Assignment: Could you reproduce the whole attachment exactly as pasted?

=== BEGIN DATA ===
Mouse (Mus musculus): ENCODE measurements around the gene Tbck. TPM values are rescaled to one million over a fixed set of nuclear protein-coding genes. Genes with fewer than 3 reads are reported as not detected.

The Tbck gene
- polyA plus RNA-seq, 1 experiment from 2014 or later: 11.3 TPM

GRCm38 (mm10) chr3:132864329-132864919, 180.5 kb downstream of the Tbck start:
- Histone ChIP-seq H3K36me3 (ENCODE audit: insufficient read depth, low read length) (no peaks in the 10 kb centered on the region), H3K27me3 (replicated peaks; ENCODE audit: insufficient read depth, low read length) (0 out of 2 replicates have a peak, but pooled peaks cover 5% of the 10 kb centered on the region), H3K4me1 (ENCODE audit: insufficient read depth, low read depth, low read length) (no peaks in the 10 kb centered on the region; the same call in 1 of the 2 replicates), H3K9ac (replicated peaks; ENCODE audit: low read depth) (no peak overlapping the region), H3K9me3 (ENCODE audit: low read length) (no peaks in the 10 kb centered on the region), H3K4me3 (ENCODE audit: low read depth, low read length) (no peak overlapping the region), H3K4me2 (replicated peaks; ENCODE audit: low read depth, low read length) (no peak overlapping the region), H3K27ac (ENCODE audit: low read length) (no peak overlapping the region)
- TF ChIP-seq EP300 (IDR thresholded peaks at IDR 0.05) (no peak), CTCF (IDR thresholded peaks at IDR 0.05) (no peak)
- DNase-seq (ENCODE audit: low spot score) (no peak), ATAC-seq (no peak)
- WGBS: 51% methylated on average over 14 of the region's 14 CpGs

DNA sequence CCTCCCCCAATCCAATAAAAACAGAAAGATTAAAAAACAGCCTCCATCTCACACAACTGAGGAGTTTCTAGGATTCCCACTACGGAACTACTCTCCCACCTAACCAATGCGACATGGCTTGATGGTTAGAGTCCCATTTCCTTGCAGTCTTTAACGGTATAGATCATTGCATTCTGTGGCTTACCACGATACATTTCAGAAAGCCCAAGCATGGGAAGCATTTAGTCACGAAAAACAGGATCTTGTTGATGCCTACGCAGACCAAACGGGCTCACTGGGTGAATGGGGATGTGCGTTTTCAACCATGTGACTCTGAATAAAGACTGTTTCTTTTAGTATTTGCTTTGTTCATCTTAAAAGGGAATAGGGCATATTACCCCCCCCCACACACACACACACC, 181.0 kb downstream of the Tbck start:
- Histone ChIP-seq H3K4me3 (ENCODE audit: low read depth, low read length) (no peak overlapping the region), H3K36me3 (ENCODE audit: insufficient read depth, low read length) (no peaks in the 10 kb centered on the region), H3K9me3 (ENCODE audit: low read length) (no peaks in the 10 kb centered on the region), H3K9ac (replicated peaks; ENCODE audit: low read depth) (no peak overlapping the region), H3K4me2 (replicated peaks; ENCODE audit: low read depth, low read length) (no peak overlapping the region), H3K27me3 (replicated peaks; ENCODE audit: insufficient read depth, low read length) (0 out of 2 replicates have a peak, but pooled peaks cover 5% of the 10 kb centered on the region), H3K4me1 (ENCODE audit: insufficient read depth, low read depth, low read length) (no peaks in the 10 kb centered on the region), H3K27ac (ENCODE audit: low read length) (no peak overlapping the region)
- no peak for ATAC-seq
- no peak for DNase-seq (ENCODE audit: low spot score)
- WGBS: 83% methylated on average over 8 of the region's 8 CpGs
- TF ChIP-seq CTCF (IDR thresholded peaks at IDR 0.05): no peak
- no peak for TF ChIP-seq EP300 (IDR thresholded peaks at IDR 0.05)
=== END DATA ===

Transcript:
Mouse (Mus musculus): ENCODE measurements around the gene Tbck. TPM values are rescaled to one million over a fixed set of nuclear protein-coding genes. Genes with fewer than 3 reads are reported as not detected.

The Tbck gene
- polyA plus RNA-seq, 1 experiment from 2014 or later: 11.3 TPM

GRCm38 (mm10) chr3:132864329-132864919, 180.5 kb downstream of the Tbck start:
- Histone ChIP-seq H3K36me3 (ENCODE audit: insufficient read depth, low read length) (no peaks in the 10 kb centered on the region), H3K27me3 (replicated peaks; ENCODE audit: insufficient read depth, low read length) (0 out of 2 replicates have a peak, but pooled peaks cover 5% of the 10 kb centered on the region), H3K4me1 (ENCODE audit: insufficient read depth, low read depth, low read length) (no peaks in the 10 kb centered on the region; the same call in 1 of the 2 replicates), H3K9ac (replicated peaks; ENCODE audit: low read depth) (no peak overlapping the region), H3K9me3 (ENCODE audit: low read length) (no peaks in the 10 kb centered on the region), H3K4me3 (ENCODE audit: low read depth, low read length) (no peak overlapping the region), H3K4me2 (replicated peaks; ENCODE audit: low read depth, low read length) (no peak overlapping the region), H3K27ac (ENCODE audit: low read length) (no peak overlapping the region)
- TF ChIP-seq EP300 (IDR thresholded peaks at IDR 0.05) (no peak), CTCF (IDR thresholded peaks at IDR 0.05) (no peak)
- DNase-seq (ENCODE audit: low spot score) (no peak), ATAC-seq (no peak)
- WGBS: 51% methylated on average over 14 of the region's 14 CpGs

DNA sequence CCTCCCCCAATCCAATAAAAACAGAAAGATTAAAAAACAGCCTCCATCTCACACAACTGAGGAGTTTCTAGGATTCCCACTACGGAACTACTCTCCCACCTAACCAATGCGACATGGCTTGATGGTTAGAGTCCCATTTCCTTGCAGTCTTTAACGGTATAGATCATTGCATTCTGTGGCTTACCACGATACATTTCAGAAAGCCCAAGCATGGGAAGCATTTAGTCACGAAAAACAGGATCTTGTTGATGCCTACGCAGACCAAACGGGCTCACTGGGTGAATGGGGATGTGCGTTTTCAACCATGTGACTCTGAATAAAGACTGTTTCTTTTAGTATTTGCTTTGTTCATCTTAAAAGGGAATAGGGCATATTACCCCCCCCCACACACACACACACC, 181.0 kb downstream of the Tbck start:
- Histone ChIP-seq H3K4me3 (ENCODE audit: low read depth, low read length) (no peak overlapping the region), H3K36me3 (ENCODE audit: insufficient read depth, low read length) (no peaks in the 10 kb centered on the region), H3K9me3 (ENCODE audit: low read length) (no peaks in the 10 kb centered on the region), H3K9ac (replicated peaks; ENCODE audit: low read depth) (no peak overlapping the region), H3K4me2 (replicated peaks; ENCODE audit: low read depth, low read length) (no peak overlapping the region), H3K27me3 (replicated peaks; ENCODE audit: insufficient read depth, low read length) (0 out of 2 replicates have a peak, but pooled peaks cover 5% of the 10 kb centered on the region), H3K4me1 (ENCODE audit: insufficient read depth, low read depth, low read length) (no peaks in the 10 kb centered on the region), H3K27ac (ENCODE audit: low read length) (no peak overlapping the region)
- no peak for ATAC-seq
- no peak for DNase-seq (ENCODE audit: low spot score)
- WGBS: 83% methylated on average over 8 of the region's 8 CpGs
- TF ChIP-seq CTCF (IDR thresholded peaks at IDR 0.05): no peak
- no peak for TF ChIP-seq EP300 (IDR thresholded peaks at IDR 0.05)